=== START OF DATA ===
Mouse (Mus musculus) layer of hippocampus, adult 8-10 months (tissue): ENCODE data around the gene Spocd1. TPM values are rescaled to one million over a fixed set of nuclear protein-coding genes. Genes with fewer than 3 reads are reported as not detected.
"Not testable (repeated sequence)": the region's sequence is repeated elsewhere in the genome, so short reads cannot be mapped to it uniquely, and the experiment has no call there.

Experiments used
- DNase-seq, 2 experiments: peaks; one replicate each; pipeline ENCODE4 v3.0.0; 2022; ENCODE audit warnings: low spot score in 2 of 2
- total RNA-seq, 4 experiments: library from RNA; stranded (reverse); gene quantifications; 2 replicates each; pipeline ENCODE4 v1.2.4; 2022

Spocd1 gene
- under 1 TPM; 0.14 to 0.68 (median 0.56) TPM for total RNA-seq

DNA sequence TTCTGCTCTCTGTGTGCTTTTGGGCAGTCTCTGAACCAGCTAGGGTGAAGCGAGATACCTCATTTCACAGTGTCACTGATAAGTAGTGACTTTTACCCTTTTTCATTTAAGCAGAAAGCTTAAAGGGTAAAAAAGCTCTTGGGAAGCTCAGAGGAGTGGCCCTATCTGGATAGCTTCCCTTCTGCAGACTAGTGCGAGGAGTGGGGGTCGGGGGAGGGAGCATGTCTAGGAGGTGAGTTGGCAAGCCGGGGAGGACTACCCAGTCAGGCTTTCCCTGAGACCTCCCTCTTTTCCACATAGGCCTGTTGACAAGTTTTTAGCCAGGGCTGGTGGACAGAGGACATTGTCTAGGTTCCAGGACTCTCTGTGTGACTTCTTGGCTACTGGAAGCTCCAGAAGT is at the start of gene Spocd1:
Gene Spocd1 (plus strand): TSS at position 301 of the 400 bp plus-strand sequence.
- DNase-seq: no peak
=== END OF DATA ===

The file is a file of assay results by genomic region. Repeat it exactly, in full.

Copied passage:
Mouse (Mus musculus) layer of hippocampus, adult 8-10 months (tissue): ENCODE data around the gene Spocd1. TPM values are rescaled to one million over a fixed set of nuclear protein-coding genes. Genes with fewer than 3 reads are reported as not detected.
"Not testable (repeated sequence)": the region's sequence is repeated elsewhere in the genome, so short reads cannot be mapped to it uniquely, and the experiment has no call there.

Experiments used
- DNase-seq, 2 experiments: peaks; one replicate each; pipeline ENCODE4 v3.0.0; 2022; ENCODE audit warnings: low spot score in 2 of 2
- total RNA-seq, 4 experiments: library from RNA; stranded (reverse); gene quantifications; 2 replicates each; pipeline ENCODE4 v1.2.4; 2022

Spocd1 gene
- under 1 TPM; 0.14 to 0.68 (median 0.56) TPM for total RNA-seq

DNA sequence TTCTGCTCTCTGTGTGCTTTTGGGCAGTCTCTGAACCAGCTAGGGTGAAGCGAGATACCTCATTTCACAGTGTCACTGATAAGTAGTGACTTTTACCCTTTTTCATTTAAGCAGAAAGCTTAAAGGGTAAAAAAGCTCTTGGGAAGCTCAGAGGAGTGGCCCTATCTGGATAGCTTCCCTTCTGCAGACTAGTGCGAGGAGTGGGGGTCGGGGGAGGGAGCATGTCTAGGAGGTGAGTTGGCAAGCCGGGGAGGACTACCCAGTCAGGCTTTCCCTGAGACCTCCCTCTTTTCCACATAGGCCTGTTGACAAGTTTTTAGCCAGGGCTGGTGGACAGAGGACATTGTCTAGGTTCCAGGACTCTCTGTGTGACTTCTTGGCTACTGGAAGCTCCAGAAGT is at the start of gene Spocd1:
Gene Spocd1 (plus strand): TSS at position 301 of the 400 bp plus-strand sequence.
- DNase-seq: no peak